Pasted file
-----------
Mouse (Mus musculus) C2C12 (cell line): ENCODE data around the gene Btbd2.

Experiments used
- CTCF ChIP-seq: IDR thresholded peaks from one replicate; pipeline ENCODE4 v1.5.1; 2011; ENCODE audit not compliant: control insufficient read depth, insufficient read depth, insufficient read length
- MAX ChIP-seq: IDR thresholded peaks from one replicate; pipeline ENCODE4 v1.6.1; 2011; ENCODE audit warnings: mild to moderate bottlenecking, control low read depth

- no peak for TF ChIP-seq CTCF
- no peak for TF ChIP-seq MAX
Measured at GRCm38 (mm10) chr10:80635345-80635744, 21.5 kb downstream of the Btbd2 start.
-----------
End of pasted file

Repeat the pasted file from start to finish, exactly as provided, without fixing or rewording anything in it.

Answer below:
Mouse (Mus musculus) C2C12 (cell line): ENCODE data around the gene Btbd2.

Experiments used
- CTCF ChIP-seq: IDR thresholded peaks from one replicate; pipeline ENCODE4 v1.5.1; 2011; ENCODE audit not compliant: control insufficient read depth, insufficient read depth, insufficient read length
- MAX ChIP-seq: IDR thresholded peaks from one replicate; pipeline ENCODE4 v1.6.1; 2011; ENCODE audit warnings: mild to moderate bottlenecking, control low read depth

- no peak for TF ChIP-seq CTCF
- no peak for TF ChIP-seq MAX
Measured at GRCm38 (mm10) chr10:80635345-80635744, 21.5 kb downstream of the Btbd2 start.